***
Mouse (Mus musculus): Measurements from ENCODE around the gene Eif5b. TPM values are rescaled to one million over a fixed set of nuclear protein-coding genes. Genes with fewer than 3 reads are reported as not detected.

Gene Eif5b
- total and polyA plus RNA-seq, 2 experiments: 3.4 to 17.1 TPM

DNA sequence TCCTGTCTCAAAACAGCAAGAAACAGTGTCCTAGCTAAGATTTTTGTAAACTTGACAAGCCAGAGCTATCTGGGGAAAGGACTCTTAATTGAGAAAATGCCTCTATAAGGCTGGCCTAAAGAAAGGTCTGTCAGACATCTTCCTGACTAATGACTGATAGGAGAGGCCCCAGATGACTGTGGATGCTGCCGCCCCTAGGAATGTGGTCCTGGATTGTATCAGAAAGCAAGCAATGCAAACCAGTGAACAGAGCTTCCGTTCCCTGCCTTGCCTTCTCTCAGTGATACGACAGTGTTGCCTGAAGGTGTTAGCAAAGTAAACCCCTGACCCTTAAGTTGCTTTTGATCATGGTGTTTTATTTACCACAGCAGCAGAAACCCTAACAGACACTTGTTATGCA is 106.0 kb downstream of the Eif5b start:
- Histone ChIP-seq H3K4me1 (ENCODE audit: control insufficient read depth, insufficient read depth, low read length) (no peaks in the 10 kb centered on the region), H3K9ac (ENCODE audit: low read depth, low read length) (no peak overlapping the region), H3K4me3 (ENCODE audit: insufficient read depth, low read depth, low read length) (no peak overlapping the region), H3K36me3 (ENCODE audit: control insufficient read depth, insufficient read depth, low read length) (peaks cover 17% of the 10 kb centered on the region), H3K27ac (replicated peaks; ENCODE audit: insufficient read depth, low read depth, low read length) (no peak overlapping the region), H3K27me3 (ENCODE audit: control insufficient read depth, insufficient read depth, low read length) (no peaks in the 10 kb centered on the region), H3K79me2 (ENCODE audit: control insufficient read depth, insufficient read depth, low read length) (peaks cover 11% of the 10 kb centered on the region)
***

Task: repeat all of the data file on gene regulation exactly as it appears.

Mouse (Mus musculus): Measurements from ENCODE around the gene Eif5b. TPM values are rescaled to one million over a fixed set of nuclear protein-coding genes. Genes with fewer than 3 reads are reported as not detected.

Gene Eif5b
- total and polyA plus RNA-seq, 2 experiments: 3.4 to 17.1 TPM

DNA sequence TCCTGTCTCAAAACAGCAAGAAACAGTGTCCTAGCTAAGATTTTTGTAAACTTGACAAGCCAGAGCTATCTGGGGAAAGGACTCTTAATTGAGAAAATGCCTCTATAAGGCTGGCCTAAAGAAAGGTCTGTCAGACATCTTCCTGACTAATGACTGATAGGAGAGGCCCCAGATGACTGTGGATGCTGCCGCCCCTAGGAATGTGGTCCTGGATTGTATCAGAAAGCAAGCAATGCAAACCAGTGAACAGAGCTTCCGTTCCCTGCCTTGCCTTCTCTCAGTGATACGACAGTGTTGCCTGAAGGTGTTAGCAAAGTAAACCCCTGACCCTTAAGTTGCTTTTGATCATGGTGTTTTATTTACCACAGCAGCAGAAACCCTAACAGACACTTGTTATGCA is 106.0 kb downstream of the Eif5b start:
- Histone ChIP-seq H3K4me1 (ENCODE audit: control insufficient read depth, insufficient read depth, low read length) (no peaks in the 10 kb centered on the region), H3K9ac (ENCODE audit: low read depth, low read length) (no peak overlapping the region), H3K4me3 (ENCODE audit: insufficient read depth, low read depth, low read length) (no peak overlapping the region), H3K36me3 (ENCODE audit: control insufficient read depth, insufficient read depth, low read length) (peaks cover 17% of the 10 kb centered on the region), H3K27ac (replicated peaks; ENCODE audit: insufficient read depth, low read depth, low read length) (no peak overlapping the region), H3K27me3 (ENCODE audit: control insufficient read depth, insufficient read depth, low read length) (no peaks in the 10 kb centered on the region), H3K79me2 (ENCODE audit: control insufficient read depth, insufficient read depth, low read length) (peaks cover 11% of the 10 kb centered on the region)